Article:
2) Blotting Papers/Powder
A great wear to keep down the shine is to have powder or blotting papers. Powder can help to "mattify" the shine caused by sweat and make sure you look dry and cool in your headshot. Sweat can cause white "hotspots" on your skin that can be distracting and are often a little more difficult to get rid of in retouching. We have a lot of powder here in the studio so even if you haven't booked a stylist on your shoot you can always ask us for some!
This applies to your selfie game as well. Many women keep powder on them and while it can be a little daunting to the fellas out there. You can pick up blotting papers, these are thin sheets that when pressed to the skin can soak up grease and sweat, at any drug store and just use one if you're feeling a little greasy. These are also a great way for ladies to keep their makeup looking fresh without overpowdering.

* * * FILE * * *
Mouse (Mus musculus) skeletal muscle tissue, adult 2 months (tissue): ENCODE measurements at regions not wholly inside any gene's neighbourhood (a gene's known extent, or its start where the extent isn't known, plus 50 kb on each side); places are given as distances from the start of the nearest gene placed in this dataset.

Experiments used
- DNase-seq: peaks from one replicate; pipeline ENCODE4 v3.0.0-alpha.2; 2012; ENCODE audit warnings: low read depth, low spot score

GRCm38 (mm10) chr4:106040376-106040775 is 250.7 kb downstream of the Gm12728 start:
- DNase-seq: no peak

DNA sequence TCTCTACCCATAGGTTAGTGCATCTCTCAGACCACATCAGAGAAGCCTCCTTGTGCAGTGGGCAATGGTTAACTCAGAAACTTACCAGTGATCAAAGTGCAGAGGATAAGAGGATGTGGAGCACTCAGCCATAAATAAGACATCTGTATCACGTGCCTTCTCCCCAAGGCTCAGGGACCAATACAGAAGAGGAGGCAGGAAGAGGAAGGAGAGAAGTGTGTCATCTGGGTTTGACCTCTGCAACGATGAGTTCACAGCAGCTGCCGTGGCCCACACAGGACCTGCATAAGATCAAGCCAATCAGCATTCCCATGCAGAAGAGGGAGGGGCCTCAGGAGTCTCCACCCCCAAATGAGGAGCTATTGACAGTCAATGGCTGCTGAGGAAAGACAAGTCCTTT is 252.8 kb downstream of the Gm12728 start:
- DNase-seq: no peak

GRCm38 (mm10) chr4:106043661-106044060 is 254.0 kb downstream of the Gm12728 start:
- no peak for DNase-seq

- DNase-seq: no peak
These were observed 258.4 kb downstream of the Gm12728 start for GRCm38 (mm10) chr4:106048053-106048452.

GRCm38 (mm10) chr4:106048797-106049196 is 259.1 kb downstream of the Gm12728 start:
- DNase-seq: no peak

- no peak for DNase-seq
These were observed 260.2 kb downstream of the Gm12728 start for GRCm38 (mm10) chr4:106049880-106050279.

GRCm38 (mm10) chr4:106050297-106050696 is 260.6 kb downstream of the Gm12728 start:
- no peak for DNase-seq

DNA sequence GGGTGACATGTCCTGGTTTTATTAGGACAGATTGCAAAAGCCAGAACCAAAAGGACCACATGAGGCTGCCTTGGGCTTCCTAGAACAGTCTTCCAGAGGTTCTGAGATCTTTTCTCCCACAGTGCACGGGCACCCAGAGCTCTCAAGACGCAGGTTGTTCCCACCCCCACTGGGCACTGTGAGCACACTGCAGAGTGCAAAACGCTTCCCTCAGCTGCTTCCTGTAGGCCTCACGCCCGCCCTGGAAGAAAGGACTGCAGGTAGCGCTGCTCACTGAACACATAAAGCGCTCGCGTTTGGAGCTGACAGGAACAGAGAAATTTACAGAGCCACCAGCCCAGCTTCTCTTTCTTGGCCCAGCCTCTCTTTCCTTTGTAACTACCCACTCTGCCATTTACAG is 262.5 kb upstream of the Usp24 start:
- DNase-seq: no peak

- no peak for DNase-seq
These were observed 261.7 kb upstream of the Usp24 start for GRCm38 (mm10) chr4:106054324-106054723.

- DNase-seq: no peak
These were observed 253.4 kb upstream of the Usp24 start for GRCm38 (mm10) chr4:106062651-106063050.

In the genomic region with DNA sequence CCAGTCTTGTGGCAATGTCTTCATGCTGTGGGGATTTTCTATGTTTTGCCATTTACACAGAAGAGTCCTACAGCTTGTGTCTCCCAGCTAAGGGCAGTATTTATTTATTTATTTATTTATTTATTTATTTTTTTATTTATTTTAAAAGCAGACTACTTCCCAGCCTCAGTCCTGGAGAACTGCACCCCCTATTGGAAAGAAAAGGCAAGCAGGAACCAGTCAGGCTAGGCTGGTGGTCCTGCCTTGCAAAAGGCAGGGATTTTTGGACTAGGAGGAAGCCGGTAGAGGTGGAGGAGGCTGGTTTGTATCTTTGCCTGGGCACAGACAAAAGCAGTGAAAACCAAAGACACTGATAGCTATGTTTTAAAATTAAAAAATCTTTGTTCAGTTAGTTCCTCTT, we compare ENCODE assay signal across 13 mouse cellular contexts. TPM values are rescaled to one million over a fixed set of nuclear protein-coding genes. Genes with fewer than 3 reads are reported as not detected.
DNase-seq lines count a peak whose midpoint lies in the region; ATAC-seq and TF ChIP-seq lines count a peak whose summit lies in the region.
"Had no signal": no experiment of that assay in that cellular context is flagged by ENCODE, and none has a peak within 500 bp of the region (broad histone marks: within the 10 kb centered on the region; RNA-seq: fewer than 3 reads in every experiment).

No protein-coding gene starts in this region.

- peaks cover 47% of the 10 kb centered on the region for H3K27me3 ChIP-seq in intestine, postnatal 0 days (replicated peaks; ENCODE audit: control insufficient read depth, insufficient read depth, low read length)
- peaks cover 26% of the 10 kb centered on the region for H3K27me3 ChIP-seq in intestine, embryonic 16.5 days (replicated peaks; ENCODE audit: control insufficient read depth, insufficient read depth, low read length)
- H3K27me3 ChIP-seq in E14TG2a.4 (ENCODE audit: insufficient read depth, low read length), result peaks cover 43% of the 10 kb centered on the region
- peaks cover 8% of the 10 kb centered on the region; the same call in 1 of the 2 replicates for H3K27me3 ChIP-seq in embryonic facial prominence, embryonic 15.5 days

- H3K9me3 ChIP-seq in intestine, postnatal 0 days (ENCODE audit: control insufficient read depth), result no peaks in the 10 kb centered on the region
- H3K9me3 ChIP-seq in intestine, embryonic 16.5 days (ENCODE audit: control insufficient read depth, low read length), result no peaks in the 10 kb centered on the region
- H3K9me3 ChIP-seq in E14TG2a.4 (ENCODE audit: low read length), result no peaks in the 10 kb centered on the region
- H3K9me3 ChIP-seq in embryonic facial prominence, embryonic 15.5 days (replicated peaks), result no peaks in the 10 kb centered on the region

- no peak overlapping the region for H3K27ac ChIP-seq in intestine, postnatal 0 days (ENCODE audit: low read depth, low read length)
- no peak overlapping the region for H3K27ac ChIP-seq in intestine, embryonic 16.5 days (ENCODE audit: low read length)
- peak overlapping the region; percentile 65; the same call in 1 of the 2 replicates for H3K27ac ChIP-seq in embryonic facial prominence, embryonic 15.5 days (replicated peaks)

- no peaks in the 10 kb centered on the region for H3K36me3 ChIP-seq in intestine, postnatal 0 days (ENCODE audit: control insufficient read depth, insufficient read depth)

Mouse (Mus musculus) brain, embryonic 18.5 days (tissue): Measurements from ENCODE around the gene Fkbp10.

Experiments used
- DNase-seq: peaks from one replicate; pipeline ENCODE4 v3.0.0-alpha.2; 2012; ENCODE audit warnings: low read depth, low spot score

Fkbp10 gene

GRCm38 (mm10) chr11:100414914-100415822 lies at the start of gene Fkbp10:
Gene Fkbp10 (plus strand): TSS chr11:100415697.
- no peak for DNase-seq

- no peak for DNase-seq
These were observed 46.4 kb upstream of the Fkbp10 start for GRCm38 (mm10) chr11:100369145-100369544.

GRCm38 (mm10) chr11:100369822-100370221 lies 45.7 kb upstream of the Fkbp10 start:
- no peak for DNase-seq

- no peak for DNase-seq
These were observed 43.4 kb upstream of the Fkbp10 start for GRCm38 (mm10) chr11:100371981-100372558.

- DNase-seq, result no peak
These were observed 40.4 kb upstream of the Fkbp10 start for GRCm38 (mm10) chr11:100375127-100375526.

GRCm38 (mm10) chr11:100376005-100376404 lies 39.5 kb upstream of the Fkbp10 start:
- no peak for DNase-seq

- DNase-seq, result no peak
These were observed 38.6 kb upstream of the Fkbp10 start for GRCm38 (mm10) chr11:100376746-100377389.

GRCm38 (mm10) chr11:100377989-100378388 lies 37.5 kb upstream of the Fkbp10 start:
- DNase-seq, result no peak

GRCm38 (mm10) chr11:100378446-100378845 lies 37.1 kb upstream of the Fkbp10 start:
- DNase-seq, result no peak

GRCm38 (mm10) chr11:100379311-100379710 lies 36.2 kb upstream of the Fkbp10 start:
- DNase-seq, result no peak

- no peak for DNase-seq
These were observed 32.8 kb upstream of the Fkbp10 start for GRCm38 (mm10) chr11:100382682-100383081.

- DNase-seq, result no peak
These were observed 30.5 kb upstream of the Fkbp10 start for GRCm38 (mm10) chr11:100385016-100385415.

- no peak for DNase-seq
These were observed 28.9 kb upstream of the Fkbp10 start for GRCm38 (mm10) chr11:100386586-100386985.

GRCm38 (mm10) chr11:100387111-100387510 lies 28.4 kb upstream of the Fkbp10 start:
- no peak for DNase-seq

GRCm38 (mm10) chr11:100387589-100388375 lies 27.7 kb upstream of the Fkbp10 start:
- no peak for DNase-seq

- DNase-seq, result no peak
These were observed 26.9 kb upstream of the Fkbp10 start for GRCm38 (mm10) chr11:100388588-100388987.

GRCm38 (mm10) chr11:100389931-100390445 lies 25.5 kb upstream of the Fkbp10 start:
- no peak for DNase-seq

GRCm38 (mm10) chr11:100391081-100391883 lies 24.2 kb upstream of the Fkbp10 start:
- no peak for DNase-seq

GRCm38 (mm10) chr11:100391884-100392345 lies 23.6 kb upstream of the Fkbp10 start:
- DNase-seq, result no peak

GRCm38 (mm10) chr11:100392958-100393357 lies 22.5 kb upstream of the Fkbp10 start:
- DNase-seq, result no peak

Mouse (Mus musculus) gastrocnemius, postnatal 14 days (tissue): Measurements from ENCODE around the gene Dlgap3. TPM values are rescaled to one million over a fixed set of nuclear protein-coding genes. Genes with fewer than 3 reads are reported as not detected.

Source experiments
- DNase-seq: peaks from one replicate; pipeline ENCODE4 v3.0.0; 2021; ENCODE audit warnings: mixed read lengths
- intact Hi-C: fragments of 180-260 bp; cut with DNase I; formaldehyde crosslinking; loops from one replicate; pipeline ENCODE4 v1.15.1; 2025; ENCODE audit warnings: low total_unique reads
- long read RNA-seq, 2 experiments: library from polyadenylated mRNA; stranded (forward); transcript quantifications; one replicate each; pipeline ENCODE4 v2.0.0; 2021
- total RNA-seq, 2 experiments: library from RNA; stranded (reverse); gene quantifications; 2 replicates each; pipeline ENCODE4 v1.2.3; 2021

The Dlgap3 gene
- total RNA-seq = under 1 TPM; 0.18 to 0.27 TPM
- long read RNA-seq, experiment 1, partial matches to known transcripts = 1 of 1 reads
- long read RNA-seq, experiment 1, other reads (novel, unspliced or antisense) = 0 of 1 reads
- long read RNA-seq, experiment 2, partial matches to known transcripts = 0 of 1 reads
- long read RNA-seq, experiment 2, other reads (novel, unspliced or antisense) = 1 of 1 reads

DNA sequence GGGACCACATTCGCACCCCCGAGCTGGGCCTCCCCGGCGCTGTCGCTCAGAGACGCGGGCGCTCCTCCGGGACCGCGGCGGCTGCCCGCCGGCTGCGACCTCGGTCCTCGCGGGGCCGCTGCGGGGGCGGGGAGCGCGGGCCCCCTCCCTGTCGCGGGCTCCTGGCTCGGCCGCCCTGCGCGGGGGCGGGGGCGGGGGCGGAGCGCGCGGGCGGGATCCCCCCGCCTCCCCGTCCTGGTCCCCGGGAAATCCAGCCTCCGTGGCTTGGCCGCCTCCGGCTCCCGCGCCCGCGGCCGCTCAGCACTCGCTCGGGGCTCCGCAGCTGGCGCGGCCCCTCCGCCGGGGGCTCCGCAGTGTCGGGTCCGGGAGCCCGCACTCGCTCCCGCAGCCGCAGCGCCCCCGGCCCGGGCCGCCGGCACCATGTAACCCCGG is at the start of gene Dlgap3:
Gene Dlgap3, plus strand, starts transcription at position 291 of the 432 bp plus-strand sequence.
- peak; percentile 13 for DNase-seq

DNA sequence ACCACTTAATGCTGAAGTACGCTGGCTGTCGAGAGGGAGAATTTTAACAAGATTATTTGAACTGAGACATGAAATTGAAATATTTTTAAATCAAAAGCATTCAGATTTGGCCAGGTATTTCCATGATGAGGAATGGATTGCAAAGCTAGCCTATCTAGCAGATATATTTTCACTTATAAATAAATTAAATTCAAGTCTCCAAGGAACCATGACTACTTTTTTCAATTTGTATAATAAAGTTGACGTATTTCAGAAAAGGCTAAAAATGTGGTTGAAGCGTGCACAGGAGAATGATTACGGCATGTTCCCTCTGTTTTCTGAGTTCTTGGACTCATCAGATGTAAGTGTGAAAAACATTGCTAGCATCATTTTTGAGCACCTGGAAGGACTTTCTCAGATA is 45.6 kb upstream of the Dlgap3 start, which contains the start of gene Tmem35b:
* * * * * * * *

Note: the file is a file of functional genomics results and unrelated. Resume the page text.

3) Keep your hair out of your face
For ladies you may be getting your hair blown out prior to having your done and while it may seem silly, a hair net may be your best bet of keeping your curls without them falling due to humidity or heat, if you have more of a straighter styling you may want to clip the hair out of your face, avoid using elastics to keep the hair out of you're face as this can cause and indent in your hair.
For the fellas some of this applies as well, if you are comfortable, try to keep to your hair slicked back and out of your face. This will also help with keeping cool. Also the more contained the hair look, the easier to maintain during your shoot. We can always dab off any sweat around your hair line, but sweaty straggly hair does not look good on camera.
How do you stay looking and feeling cool in the summer?
Comment below or tweet us @mjbhomeent!